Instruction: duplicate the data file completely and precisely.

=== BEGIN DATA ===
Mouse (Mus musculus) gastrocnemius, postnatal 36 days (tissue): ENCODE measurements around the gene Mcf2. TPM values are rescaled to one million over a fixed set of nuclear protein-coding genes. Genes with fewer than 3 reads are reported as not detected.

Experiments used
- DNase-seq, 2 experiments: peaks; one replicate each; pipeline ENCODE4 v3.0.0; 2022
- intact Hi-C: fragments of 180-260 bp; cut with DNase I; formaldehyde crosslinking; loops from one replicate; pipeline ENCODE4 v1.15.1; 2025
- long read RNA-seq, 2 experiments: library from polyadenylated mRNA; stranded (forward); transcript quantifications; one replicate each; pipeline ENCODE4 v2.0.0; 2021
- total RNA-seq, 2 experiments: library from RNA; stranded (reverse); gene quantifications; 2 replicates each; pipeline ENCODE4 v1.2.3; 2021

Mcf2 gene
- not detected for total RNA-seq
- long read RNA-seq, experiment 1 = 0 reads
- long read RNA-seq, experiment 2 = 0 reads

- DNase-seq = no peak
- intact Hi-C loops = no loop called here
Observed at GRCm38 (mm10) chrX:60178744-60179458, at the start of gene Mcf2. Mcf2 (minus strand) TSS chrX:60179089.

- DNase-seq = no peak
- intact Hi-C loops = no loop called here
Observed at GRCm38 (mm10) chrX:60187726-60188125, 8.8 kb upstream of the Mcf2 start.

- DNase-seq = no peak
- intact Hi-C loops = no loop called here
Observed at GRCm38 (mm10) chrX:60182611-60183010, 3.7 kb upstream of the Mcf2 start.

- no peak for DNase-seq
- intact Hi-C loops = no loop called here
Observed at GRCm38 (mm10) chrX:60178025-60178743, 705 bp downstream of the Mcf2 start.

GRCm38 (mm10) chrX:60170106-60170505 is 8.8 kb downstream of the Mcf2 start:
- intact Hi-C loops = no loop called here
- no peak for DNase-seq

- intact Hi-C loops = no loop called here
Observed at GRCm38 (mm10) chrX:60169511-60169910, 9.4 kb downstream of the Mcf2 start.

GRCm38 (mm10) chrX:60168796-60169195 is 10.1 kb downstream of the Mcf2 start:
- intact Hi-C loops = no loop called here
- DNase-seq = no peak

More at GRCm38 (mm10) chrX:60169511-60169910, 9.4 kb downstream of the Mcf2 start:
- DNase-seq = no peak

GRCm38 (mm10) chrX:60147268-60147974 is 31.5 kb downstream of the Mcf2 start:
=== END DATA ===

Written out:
Mouse (Mus musculus) gastrocnemius, postnatal 36 days (tissue): ENCODE measurements around the gene Mcf2. TPM values are rescaled to one million over a fixed set of nuclear protein-coding genes. Genes with fewer than 3 reads are reported as not detected.

Experiments used
- DNase-seq, 2 experiments: peaks; one replicate each; pipeline ENCODE4 v3.0.0; 2022
- intact Hi-C: fragments of 180-260 bp; cut with DNase I; formaldehyde crosslinking; loops from one replicate; pipeline ENCODE4 v1.15.1; 2025
- long read RNA-seq, 2 experiments: library from polyadenylated mRNA; stranded (forward); transcript quantifications; one replicate each; pipeline ENCODE4 v2.0.0; 2021
- total RNA-seq, 2 experiments: library from RNA; stranded (reverse); gene quantifications; 2 replicates each; pipeline ENCODE4 v1.2.3; 2021

Mcf2 gene
- not detected for total RNA-seq
- long read RNA-seq, experiment 1 = 0 reads
- long read RNA-seq, experiment 2 = 0 reads

- DNase-seq = no peak
- intact Hi-C loops = no loop called here
Observed at GRCm38 (mm10) chrX:60178744-60179458, at the start of gene Mcf2. Mcf2 (minus strand) TSS chrX:60179089.

- DNase-seq = no peak
- intact Hi-C loops = no loop called here
Observed at GRCm38 (mm10) chrX:60187726-60188125, 8.8 kb upstream of the Mcf2 start.

- DNase-seq = no peak
- intact Hi-C loops = no loop called here
Observed at GRCm38 (mm10) chrX:60182611-60183010, 3.7 kb upstream of the Mcf2 start.

- no peak for DNase-seq
- intact Hi-C loops = no loop called here
Observed at GRCm38 (mm10) chrX:60178025-60178743, 705 bp downstream of the Mcf2 start.

GRCm38 (mm10) chrX:60170106-60170505 is 8.8 kb downstream of the Mcf2 start:
- intact Hi-C loops = no loop called here
- no peak for DNase-seq

- intact Hi-C loops = no loop called here
Observed at GRCm38 (mm10) chrX:60169511-60169910, 9.4 kb downstream of the Mcf2 start.

GRCm38 (mm10) chrX:60168796-60169195 is 10.1 kb downstream of the Mcf2 start:
- intact Hi-C loops = no loop called here
- DNase-seq = no peak

More at GRCm38 (mm10) chrX:60169511-60169910, 9.4 kb downstream of the Mcf2 start:
- DNase-seq = no peak

GRCm38 (mm10) chrX:60147268-60147974 is 31.5 kb downstream of the Mcf2 start: